Representation of the Gay Community

Today we spoke in class about the representation of Jack and Ennis as being overtly masculine characters. It could be argued that their representation in this way may makes their homosexual identity more easily digestible to a wider range of audiences; specifically heterosexual males. In Mercer’s piece “Dark and Lovely,” he speaks to the problems this kind of representation presents:

In a situation where the right to representation is rationed and regulated, so that minorities experience restricted access to the means of representation, there is often an assumption on the part of funding institutions and an expectation on the part of the audiences that they should “speak for” their particular community (CV 744).

In this case, other homosexual identities are neglected for one which, as aforementioned, that might cater better to heterosexual audiences. Brokeback Mountain does not “speak for” any gay person who does not behave in a way that is typically considered hypermasculine, i.e. fishing, tractor riding, gun wheeling men.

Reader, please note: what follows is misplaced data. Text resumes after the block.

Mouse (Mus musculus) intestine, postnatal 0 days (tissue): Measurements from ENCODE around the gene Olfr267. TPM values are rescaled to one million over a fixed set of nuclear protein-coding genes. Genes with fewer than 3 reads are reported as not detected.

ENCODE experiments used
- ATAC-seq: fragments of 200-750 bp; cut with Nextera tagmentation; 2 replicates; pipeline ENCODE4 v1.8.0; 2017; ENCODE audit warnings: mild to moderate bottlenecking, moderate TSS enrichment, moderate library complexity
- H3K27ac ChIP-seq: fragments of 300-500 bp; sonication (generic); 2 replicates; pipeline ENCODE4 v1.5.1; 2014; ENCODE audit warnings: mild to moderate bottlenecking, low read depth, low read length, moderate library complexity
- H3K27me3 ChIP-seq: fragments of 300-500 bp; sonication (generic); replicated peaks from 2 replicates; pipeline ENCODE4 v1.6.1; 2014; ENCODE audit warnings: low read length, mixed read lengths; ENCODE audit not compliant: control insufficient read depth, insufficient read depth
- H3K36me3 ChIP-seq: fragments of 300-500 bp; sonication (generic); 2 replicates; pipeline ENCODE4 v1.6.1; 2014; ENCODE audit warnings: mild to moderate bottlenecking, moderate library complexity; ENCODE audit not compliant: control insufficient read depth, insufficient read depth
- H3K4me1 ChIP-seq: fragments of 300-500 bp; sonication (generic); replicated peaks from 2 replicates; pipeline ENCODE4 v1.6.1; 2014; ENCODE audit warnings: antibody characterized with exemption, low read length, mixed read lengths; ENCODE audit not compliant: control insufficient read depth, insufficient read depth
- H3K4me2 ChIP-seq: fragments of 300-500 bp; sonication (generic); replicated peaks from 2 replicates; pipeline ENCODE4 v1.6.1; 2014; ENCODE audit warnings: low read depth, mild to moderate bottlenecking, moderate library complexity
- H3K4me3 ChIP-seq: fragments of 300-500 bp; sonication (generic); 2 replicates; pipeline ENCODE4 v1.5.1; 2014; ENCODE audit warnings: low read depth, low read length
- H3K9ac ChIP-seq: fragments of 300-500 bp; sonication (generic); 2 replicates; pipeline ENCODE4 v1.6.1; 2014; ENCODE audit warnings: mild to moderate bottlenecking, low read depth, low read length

Writing about Brokeback, Film critic Roger Ebert counters this point, saying,

Strange but true: The more specific a film is, the more universal, because the more it understands individual characters, the more it applies to everyone. I can imagine someone weeping at this film, identifying with it, because he always wanted to stay in the Marines, or be an artist or a cabinetmaker (

Watching the scene in which Jack and Ennis are arguing over the brevity of their times at Brokeback, I was reminded of a past long distance relationship that I had and the heartache it entailed. I am sure that others viewing the film each identified with specific points as well.

Despite the pressure and impossibility to represent a whole group of people in a film, Ebert’s argument points to the commercial success of Brokeback. By underrepresenting part of the gay community, Ang Lee is able to have a wider audience empathize with the relationship between Jack and Ennis, thereby potentially supporting those not represented in the film.

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